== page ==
City plans pilot for storage downtown

By Amanda Waldroupe, Staff Writer

A facility providing storage spaces for homeless individuals to store their belongings during the day is expected to open in mid-September as the result of a public-private partnership between the City of Portland and the Portland Business Alliance.

The facility doesn’t have a home yet, but one consideration was the former Dirty Duck Tavern, however that site met with opposition from the Chinese community in Old Town/Chinatown. Negotiations are underway for a new, as yet undisclosed location. The Dirty Duck building is going to be demolished next year. The Blanchet House, and a hospitality center for the homeless that serves meals, will be constructing a new building at that location.

Between mid-September and June of 2011, the city hopes whatever space is found will accommodate 30 to 40 storage spaces the size of a shopping cart.

The facility will be open until the Resource Access Center opens in June 2011. The Resource Access Center is expected to have 100 storage spaces. The building will only be open for a few hours in the morning and afternoon during times that coincide with the opening and closing of shelters in the area.

“Who on earth would want to store their belongings under a bridge?” says City Commissioner Nick Fish.

Another reason the building will only be open for a few hours a day is to keep staff costs down, says Daniel Ledezma, a policy advisor in Fish’s office. “We’re doing this lean and mean,” she says.

The city is spending $30,000 on the storage facility over the nine months it will be open. The site being negotiated is owned by the Portland Development Commission, and no rent would be paid, according to Ledezma. The Portland Business Alliance is expected to pay $6,000 of the costs, Ledezma says.

Clean and Safe, a program started by the Portland Business Alliance to provide private security in the downtown area and cleaning services, will operate the facility. Clean and Safe has also been collecting abandoned carts for people to store their belongings in.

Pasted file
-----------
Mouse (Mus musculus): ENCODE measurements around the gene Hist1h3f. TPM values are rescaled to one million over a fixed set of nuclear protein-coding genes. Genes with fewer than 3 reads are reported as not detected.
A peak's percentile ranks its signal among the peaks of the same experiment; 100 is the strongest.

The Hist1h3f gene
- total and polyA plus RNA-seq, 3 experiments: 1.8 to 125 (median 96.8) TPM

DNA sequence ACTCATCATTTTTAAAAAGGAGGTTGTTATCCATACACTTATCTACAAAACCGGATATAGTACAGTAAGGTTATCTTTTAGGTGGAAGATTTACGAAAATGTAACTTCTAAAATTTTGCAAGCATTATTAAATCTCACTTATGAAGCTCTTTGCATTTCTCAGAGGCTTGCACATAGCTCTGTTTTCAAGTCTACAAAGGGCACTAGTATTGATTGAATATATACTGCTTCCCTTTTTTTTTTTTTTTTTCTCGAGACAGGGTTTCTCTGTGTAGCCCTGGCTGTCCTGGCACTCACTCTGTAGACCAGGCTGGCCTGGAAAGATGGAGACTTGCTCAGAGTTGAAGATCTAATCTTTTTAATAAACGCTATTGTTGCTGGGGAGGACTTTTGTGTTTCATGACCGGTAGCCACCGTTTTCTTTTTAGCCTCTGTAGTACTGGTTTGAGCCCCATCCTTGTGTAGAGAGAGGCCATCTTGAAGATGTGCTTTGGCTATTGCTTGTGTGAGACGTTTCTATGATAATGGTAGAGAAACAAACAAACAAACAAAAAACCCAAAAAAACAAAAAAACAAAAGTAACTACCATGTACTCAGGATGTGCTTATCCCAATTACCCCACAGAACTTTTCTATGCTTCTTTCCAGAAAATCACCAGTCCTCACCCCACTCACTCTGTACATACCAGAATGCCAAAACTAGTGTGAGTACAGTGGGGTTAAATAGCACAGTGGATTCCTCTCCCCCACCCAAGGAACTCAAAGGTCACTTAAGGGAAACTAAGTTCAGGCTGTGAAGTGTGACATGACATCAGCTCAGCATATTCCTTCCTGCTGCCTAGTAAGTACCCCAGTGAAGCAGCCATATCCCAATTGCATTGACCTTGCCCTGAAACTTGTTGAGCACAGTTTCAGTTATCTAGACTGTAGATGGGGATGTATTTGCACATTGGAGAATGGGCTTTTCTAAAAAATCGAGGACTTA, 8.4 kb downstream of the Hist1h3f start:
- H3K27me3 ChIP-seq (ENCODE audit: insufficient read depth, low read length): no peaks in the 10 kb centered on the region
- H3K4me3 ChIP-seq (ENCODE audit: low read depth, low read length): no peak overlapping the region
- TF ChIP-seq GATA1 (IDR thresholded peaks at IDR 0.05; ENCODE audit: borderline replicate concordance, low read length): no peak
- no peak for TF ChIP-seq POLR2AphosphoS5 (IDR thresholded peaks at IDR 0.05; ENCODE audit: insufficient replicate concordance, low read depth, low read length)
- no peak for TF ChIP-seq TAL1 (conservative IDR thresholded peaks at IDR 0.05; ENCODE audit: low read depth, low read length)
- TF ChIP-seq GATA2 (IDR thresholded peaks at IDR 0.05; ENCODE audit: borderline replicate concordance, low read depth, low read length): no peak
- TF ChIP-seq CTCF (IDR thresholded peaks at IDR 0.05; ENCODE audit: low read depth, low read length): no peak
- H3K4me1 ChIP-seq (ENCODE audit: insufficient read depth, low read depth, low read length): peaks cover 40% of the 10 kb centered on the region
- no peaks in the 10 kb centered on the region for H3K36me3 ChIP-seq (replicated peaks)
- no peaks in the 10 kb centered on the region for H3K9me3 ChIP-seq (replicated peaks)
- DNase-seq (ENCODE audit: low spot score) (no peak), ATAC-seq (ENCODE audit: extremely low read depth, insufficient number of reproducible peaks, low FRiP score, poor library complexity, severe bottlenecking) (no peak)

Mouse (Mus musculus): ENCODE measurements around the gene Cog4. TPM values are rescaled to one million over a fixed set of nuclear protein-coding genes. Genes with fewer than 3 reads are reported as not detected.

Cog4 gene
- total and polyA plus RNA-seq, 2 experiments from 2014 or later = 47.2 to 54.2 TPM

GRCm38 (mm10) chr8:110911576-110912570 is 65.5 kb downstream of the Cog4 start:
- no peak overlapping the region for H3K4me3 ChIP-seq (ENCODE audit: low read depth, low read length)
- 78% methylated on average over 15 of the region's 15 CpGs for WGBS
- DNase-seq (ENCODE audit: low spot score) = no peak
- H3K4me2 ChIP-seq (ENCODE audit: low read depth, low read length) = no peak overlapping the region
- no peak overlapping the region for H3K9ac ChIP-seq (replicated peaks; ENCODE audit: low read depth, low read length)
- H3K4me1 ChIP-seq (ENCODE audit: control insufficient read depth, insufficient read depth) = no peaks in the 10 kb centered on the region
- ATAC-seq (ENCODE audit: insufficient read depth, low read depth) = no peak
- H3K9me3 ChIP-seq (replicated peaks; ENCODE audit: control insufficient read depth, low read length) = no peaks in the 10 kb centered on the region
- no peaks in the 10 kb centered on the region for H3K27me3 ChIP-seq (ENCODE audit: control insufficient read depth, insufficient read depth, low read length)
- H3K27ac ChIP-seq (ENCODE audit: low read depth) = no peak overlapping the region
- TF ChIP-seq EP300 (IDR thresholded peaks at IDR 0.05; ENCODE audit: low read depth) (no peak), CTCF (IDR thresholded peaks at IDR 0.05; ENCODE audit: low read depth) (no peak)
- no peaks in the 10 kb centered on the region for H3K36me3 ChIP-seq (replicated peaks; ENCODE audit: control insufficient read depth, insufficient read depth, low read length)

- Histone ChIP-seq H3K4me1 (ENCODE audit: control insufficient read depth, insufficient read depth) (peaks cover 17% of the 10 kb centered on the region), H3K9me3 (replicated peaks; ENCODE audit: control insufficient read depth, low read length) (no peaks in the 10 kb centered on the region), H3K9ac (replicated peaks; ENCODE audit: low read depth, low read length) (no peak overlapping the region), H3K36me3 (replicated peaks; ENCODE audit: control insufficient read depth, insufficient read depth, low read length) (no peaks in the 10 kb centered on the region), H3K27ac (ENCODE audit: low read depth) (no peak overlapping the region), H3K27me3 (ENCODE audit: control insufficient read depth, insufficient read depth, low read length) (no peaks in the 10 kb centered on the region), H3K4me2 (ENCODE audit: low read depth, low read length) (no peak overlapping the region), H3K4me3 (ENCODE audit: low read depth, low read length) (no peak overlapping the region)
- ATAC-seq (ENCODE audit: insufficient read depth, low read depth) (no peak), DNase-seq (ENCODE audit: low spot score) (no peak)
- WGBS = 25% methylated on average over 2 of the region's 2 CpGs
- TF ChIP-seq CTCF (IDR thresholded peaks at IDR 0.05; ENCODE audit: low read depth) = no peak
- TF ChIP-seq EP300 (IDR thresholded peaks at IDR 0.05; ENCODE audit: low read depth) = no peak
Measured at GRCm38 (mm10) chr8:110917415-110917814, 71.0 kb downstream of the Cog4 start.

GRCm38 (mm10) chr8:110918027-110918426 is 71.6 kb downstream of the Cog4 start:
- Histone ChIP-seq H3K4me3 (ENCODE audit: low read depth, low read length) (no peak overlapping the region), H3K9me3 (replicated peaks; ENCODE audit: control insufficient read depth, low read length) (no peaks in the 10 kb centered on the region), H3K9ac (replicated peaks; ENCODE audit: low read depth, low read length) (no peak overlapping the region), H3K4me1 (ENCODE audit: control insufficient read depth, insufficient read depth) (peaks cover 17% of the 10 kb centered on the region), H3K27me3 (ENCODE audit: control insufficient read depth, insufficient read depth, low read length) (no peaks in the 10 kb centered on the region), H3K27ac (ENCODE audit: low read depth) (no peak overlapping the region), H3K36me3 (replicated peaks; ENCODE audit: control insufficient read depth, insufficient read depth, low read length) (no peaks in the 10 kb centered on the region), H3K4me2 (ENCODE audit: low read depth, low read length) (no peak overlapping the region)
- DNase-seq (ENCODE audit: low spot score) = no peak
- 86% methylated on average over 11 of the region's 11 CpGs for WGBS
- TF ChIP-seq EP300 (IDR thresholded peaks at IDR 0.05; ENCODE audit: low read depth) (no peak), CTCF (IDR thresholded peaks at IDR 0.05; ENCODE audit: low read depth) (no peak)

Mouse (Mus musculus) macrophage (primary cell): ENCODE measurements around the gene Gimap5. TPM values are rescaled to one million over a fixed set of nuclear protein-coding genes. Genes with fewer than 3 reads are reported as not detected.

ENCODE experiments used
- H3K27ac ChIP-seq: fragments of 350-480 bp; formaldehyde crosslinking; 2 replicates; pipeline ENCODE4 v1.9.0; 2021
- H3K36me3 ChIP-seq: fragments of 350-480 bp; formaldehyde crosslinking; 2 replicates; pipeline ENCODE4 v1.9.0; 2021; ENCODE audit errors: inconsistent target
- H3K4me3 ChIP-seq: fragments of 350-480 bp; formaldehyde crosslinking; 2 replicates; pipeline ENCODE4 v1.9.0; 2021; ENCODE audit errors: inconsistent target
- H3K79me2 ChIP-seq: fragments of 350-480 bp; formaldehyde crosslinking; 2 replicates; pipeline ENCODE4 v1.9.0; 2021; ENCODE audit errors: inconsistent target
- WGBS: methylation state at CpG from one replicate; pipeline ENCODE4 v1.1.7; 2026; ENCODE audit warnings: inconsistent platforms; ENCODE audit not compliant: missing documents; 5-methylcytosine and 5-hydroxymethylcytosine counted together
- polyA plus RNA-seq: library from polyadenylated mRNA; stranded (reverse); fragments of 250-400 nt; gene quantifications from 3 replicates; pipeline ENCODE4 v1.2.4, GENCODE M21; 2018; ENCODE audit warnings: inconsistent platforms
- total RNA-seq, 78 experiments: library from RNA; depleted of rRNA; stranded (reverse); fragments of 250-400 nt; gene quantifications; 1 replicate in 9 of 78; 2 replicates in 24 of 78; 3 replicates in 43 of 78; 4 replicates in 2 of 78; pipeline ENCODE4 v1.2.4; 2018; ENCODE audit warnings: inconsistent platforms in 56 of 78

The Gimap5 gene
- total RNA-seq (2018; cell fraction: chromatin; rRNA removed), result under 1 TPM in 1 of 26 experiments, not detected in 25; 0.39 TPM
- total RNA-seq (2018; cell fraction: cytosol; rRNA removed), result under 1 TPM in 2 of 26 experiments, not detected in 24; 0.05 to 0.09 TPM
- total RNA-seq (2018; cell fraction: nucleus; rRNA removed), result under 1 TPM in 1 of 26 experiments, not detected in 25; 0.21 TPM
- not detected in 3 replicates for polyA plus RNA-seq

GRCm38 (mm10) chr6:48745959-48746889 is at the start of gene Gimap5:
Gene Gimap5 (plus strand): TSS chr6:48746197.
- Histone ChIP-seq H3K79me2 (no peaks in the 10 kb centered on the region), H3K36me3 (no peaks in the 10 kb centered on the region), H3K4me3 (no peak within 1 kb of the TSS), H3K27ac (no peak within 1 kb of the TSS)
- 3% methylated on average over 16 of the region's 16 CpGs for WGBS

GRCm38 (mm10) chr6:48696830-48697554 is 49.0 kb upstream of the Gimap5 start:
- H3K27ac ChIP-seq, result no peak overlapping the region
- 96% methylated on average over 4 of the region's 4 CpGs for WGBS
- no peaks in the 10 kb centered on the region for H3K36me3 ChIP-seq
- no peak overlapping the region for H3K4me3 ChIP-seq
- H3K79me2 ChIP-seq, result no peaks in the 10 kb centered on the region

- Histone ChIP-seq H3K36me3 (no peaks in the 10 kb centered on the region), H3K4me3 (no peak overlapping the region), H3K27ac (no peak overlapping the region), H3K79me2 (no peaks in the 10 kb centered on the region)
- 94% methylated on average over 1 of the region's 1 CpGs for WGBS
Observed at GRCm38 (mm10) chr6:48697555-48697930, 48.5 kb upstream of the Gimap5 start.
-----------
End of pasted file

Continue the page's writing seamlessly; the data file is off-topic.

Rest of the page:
Each storage space, Ledezma says, will be a “cubby” that either already has an abandoned cart in it, or space for a cart to be rolled in.

Marc Jolin, the executive director of the homeless outreach agency JOIN, thinks the facility will prove to be extremely popular. “I think once people realize how they can use this resource, those 40 slots will be full, and we’ll need to talk about finding additional capacity,” Jolin says.

It would be ideal, he thinks, if there could be similar facilities in various geographic areas of Portland. Finding a place to safely store one’s belongings, he says, is “a challenge homeless people have city-wide,” he says.

There is no charge to storing belongings at the facility. Individuals will not be allowed to store drugs, weapons, other illegal objects, or perishable goods. Ledezma says Clean and Safe staff are only allowed to do a visual inspection and will not go through people’s belongings item by item.

Individuals will also have to retrieve their belongings at the end of each day. “It’s day storage,” Ledezma says. “It’s not long-term storage.” However, Ledezma did not say that a person’s belongings would be thrown out at the end of the day if not retrieved. “It’s more like a three strikes and you’re out approach,” Ledezma says, meaning that people would be barred from using the facility if they do not abide by the rules.

The storage facility is expected to benefit both homeless people and the business community. By being able to store their belongings in a safe place where nothing cannot be stolen, homeless people will be more mobile and able to access services, go to job interviews, and other pursuits to help them end their homelessness.

And the business community benefits — one of the Portland Business Alliance’s long standing complaints about the amount of homeless people downtown is the amount of personal belongings some homeless people have with them. Those belongings, business owners said, blocked public sidewalks, storefronts, and impacted business.

Jolin says there was an effort to create a storage facility three years ago, but a suitable physical space and agency to operate the facility could not be found.

“It never got the attention it deserved (from the SAFE committee),” Fish says.

What created enough momentum to start a public storage facility now is, in part, the discussions to create camping guidelines that would allow people to safely sleep in public places during the night.

Those discussions grew out of a lawsuit the Oregon Law Center is pursuing against the city that challenges the constitutionality of Portland’s camping ordinance, which makes it illegal for homeless individuals to sleep in public spaces.

The city was considering a settlement to the lawsuit earlier this year that would have created camping guidelines outlining times of day and other restrictions that would allow people to sleep outside. Those settlement negotiations fell apart. Policy negotiations to create camping guidelines — essentially creating guidelines regardless of whether there was a lawsuit — have also stalled.

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